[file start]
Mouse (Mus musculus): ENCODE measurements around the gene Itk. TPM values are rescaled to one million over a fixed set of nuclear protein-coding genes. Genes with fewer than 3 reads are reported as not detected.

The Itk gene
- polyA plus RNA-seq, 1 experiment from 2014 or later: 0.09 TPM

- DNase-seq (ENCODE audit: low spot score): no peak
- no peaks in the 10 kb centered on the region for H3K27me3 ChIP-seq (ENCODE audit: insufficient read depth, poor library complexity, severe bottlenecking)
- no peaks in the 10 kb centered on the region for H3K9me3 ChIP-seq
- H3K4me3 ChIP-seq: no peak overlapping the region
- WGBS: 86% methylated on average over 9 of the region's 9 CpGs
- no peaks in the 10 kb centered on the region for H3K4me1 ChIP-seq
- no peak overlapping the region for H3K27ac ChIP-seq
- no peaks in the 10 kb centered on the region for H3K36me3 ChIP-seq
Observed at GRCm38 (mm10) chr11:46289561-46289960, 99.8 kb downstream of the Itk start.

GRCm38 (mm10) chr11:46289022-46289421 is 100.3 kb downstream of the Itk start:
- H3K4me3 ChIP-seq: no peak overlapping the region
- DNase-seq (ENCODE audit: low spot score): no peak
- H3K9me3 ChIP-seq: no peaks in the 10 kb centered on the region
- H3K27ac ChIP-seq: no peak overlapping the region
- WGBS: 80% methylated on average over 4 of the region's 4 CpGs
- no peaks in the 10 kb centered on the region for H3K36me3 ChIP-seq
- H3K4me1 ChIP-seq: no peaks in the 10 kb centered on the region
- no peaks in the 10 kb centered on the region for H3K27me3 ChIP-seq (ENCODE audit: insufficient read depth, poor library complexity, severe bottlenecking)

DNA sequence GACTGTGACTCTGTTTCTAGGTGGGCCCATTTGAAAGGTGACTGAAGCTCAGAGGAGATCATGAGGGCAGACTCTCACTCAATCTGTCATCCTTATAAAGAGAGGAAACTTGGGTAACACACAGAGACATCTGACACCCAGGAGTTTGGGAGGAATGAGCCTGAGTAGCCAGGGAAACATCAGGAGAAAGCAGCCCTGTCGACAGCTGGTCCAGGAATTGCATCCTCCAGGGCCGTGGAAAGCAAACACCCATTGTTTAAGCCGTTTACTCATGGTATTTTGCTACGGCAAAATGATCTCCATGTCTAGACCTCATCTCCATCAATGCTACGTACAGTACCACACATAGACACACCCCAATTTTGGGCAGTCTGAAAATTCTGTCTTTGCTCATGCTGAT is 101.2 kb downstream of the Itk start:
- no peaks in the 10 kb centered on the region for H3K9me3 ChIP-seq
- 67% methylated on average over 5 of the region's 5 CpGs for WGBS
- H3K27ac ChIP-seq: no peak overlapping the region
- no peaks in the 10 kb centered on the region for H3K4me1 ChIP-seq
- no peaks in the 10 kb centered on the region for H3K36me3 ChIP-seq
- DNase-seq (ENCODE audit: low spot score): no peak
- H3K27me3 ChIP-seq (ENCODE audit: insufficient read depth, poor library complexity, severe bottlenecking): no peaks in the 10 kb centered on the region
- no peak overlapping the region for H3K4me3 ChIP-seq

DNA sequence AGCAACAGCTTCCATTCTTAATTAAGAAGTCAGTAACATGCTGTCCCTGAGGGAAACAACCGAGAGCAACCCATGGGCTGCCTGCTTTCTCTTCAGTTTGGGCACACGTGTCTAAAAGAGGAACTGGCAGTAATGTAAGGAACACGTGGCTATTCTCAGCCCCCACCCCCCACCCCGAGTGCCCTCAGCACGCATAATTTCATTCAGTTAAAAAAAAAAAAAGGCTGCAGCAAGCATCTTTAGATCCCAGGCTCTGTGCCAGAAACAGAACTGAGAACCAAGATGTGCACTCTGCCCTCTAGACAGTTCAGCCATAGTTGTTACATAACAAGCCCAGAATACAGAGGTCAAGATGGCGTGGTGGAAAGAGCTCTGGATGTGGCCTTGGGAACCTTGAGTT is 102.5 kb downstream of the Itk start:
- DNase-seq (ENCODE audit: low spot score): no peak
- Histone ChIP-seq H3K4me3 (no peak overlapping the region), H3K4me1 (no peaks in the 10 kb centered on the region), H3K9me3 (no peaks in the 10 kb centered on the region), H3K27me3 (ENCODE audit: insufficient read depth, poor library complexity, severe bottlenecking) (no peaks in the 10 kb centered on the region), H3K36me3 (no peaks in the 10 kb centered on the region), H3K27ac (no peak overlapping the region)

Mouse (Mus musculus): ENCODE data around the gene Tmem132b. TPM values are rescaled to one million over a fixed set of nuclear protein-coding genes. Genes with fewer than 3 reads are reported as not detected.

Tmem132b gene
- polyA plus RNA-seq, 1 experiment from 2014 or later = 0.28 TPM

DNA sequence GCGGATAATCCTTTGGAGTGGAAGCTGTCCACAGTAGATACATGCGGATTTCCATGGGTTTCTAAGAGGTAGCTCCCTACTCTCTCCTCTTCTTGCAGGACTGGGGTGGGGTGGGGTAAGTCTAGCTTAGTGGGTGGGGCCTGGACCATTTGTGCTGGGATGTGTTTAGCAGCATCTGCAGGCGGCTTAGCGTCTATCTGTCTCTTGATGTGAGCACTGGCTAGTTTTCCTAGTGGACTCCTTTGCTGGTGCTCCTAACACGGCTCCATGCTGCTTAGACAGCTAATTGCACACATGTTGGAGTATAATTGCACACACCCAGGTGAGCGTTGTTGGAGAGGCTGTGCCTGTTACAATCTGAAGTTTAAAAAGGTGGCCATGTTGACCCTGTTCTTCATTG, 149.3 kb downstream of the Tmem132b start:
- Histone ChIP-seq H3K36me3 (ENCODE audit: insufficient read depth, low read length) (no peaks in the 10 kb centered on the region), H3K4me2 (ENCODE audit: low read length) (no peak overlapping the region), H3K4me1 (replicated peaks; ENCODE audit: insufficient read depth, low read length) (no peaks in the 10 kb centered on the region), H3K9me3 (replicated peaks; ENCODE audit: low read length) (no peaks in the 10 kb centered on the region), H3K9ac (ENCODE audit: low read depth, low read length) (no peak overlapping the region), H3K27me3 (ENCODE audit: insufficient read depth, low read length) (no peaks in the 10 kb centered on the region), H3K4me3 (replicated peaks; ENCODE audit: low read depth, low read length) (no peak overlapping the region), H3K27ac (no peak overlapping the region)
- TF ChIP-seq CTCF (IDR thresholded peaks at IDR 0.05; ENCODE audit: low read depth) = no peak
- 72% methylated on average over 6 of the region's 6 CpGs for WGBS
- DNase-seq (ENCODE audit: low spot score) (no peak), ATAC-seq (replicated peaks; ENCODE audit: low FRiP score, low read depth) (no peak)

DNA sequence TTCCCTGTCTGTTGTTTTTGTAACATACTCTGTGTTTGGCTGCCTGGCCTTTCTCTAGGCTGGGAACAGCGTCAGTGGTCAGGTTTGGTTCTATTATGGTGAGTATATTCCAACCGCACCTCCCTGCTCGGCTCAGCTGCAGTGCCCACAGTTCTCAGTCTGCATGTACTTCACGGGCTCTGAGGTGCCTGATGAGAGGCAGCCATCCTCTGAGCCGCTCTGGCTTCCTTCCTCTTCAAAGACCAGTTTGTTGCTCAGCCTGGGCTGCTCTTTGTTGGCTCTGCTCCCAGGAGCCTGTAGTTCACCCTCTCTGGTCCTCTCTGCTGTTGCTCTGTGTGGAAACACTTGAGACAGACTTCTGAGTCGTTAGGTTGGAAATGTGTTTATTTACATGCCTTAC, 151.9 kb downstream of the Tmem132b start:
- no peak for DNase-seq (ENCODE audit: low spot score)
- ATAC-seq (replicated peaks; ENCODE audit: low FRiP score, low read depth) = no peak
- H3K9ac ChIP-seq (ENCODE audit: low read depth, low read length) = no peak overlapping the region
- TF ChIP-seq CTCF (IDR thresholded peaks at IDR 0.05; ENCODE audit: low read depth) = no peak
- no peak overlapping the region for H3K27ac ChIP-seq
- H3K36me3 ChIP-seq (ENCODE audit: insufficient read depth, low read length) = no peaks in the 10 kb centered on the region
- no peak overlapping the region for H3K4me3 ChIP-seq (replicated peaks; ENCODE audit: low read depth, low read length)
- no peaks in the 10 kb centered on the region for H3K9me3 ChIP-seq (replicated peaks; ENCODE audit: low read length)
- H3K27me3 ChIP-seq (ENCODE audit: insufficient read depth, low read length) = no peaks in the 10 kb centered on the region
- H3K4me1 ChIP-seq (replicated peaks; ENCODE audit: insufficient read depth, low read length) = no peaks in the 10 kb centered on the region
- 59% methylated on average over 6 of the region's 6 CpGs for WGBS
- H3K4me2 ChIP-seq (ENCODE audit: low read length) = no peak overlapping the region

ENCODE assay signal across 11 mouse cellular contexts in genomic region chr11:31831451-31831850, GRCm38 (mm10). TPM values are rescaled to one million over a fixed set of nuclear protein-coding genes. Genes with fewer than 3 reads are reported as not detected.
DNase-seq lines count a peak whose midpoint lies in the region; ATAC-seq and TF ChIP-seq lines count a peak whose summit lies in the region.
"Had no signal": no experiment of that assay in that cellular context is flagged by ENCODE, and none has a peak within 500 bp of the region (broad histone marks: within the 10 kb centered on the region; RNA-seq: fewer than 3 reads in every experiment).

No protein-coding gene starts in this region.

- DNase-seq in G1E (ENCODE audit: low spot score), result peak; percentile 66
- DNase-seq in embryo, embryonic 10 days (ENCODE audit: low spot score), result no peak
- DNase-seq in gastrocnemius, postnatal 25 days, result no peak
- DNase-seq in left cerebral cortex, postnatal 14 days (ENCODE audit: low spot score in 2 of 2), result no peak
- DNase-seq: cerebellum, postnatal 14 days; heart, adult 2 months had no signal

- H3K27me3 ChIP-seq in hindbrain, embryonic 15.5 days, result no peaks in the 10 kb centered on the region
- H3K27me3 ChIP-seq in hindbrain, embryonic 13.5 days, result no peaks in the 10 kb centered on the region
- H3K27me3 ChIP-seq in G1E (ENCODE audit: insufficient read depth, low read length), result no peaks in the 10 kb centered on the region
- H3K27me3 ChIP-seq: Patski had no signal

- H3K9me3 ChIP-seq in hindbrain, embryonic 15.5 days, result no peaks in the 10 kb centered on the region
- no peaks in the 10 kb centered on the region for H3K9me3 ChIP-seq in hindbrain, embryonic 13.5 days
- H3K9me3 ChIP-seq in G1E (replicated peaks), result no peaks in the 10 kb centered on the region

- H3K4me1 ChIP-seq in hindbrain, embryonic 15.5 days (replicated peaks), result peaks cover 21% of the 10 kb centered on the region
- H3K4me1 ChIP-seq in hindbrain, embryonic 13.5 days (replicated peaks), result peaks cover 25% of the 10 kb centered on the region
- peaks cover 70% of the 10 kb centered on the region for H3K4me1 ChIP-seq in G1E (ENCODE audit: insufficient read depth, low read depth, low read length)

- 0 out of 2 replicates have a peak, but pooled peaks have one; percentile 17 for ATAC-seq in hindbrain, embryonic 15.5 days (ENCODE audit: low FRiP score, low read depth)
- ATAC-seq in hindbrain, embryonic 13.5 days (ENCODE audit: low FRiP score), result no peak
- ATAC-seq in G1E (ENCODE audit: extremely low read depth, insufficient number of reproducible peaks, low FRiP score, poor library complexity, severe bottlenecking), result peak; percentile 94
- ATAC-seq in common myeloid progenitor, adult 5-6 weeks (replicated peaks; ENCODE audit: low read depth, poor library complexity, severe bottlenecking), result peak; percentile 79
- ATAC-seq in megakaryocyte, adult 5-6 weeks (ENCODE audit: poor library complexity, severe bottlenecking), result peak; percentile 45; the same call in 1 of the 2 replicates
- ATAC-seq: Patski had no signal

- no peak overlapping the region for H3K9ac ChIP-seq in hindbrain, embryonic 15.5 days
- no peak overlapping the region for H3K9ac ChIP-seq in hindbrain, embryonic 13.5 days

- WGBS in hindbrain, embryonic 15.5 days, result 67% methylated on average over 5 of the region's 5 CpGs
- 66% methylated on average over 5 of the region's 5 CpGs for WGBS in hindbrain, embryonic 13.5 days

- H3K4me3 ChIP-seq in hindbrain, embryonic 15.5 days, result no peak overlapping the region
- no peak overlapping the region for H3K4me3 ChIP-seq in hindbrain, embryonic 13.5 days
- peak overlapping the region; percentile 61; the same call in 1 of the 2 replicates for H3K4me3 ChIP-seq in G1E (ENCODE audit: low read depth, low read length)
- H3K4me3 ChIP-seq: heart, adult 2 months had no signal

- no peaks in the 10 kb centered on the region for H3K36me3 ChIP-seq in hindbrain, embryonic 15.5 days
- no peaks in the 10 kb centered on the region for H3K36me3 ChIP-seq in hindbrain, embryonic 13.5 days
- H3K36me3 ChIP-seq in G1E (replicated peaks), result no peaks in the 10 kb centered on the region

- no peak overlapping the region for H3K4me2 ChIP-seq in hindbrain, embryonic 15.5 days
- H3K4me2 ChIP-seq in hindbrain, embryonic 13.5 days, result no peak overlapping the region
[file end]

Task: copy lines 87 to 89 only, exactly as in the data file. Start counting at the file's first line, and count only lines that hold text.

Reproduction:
- H3K4me3 ChIP-seq: heart, adult 2 months had no signal

- no peaks in the 10 kb centered on the region for H3K36me3 ChIP-seq in hindbrain, embryonic 15.5 days
- no peaks in the 10 kb centered on the region for H3K36me3 ChIP-seq in hindbrain, embryonic 13.5 days